That pesky A of H
tivol at tethys.ph.albany.edu
tivol at tethys.ph.albany.edu
Wed Jun 15 15:59:42 EST 1994
Sean Eddy still uses Bayes' rule. However...
The total number of west hands is 26!/(13!*13!), i.e. the number of ways the
26 missing cards can be taken 13 at a time. The number of hands with the A
of D in the west is 25!/(13!*12!). The A of H can be in one of the 25 pos-
itions not occupied by the A of D, so the number of hands with both red aces
in the west is (12/25)*[25!/(13!*12!)] or 24!/(13!*11!), the number of hands
with the A of D in west and the A of H in east is 24!/(12!*12!). No other
possibilities need be considered. The number of hands where a red ace is the
first card (equivalent to seeing one card) is [24!/(13!*11!)]*[2/13] for the
case where west has both red aces, and [24!/(12!*12!)]*[1/13] for the case
where west has the A of D, but not the A of H. The sum of these two is the
total number of hands which match the conditions of the problem, and it is
[24!/(12!*11!)]*[2/(13*13)+1/(13*12)]. The ratio of this to the number of
hands where west has both aces one of which is seen is [2/(13*13)]/[2/(13*13)
+1/(13*12), or 2/[2+(13/12)] Oops, I meant the ratio of both/one seen to the
total... Anyway, the probability is 24/37; closer to Sean's answer than mine.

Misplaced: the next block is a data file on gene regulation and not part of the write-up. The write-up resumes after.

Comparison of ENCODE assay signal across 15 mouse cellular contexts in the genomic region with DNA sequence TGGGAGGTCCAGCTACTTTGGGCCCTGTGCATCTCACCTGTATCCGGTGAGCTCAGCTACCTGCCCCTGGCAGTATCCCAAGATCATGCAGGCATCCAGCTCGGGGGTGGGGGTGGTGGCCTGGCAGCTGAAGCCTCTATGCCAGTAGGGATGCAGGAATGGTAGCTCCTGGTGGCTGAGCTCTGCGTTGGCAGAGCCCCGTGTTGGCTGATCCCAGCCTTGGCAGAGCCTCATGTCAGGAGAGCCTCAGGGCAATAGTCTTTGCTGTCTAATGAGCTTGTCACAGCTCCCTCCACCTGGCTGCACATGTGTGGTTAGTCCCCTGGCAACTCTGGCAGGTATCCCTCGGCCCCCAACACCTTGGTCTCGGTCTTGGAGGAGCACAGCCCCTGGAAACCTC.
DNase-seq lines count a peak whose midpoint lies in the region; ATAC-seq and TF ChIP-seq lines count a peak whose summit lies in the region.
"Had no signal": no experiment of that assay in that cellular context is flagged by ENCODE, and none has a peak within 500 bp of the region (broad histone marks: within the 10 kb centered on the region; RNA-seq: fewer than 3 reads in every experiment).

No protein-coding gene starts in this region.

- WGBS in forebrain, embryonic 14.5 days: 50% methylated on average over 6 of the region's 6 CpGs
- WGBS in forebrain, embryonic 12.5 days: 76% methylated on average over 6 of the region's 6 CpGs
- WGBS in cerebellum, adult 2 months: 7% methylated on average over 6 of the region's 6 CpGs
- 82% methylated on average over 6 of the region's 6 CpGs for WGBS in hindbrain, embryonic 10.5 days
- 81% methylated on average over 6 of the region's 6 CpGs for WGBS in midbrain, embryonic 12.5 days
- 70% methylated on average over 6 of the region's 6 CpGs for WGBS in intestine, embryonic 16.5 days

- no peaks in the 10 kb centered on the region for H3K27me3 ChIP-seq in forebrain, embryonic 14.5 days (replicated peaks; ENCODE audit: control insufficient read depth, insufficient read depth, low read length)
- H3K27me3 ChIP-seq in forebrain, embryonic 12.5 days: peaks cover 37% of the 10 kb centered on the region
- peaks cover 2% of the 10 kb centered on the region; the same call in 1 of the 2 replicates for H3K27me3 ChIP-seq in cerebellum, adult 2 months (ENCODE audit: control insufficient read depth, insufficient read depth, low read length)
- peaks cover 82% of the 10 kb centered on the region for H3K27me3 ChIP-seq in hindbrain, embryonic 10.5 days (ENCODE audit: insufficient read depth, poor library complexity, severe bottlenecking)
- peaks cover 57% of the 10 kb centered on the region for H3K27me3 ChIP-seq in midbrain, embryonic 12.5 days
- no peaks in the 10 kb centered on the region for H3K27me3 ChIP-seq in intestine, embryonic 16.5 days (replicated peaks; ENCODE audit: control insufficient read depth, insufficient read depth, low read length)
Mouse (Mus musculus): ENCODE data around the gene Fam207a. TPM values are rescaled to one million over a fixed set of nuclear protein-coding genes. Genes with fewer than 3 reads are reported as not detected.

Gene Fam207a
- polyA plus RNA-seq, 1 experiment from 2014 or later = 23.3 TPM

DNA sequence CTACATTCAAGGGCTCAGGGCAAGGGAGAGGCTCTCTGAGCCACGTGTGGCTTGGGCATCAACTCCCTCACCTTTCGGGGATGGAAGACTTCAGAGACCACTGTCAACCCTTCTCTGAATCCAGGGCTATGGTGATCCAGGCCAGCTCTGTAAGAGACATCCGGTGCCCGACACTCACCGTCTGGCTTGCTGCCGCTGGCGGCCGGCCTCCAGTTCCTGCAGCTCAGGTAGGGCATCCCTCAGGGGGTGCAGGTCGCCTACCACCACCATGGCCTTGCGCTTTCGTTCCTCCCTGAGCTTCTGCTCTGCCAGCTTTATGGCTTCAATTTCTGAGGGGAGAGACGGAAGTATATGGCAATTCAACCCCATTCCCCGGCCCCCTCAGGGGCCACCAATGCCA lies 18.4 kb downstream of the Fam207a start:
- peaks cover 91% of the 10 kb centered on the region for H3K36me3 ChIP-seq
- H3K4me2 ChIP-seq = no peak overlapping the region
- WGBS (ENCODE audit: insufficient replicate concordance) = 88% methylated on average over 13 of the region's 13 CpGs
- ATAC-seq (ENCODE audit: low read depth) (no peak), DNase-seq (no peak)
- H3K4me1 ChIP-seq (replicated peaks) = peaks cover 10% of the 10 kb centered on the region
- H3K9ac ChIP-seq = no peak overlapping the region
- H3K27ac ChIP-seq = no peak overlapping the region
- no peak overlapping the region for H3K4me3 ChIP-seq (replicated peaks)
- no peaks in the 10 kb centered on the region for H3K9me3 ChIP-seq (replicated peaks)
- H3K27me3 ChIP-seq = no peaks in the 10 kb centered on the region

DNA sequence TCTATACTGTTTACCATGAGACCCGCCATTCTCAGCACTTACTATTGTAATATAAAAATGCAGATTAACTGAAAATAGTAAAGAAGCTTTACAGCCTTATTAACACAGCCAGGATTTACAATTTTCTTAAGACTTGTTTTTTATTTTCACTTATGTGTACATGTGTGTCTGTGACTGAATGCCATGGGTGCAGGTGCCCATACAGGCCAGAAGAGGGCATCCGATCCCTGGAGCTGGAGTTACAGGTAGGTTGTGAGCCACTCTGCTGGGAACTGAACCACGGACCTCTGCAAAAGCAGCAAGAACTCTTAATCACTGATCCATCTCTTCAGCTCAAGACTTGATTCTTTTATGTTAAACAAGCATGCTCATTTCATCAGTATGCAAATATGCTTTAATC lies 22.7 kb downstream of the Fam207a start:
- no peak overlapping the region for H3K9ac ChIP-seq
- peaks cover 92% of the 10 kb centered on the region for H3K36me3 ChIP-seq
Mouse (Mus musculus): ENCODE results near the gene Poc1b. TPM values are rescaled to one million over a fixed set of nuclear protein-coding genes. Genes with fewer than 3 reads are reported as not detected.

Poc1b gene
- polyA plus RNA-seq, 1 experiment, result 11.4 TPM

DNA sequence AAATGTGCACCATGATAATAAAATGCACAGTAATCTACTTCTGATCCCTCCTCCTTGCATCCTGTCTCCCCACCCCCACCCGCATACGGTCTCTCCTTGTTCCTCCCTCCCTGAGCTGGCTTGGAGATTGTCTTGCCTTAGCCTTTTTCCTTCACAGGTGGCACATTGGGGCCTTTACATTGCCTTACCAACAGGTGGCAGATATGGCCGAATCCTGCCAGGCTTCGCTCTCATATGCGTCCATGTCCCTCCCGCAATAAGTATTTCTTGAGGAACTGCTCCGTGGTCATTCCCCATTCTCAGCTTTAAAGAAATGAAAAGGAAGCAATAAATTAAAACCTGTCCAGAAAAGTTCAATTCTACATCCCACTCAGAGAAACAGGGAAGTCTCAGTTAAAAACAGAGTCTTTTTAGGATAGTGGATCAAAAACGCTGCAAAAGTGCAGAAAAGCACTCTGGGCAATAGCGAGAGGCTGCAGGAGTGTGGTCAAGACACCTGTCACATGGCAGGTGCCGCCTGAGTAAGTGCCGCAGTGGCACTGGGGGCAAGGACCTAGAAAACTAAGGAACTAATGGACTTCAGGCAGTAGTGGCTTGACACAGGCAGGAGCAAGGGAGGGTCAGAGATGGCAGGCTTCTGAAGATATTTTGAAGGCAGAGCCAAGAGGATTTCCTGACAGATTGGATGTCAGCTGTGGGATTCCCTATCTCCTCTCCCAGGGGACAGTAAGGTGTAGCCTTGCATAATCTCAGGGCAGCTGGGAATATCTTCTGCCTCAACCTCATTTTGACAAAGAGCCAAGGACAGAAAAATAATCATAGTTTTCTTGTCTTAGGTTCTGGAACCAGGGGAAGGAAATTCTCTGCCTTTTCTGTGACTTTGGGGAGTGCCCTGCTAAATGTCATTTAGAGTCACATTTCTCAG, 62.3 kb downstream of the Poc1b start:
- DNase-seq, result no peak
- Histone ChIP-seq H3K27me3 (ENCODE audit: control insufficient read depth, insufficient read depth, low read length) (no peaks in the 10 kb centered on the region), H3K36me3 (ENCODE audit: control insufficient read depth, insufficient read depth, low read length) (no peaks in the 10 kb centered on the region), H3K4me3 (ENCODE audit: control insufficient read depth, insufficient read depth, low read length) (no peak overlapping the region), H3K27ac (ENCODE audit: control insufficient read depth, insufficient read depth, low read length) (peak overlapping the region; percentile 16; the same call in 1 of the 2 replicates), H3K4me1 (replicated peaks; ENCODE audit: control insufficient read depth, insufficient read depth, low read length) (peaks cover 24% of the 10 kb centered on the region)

One further consideration for the case that the trick is complete. Bradley
Sherman doesn't have things quite right. If east *follows* to the diamond
lead, the odds are not changed; however, if east sluffs on the diamond lead
then (assuming north-south do not have the remaining 12 diamonds in their
hands) the odds are changed--sometimes considerably, as when west holds all
13 diamonds! The odds also change dramatically if east sluffs the A of H on
the diamond lead! So, if east has not played to the first trick or if north
and south have all the remaining diamonds, Sean's Bayesian analysis holds if
the exact probabilities are used in the formula, and if east sluffs on the
first trick and north and south do not have all the remaining diamonds, a
more thorough analysis is required.
Yours,
Bill Tivol
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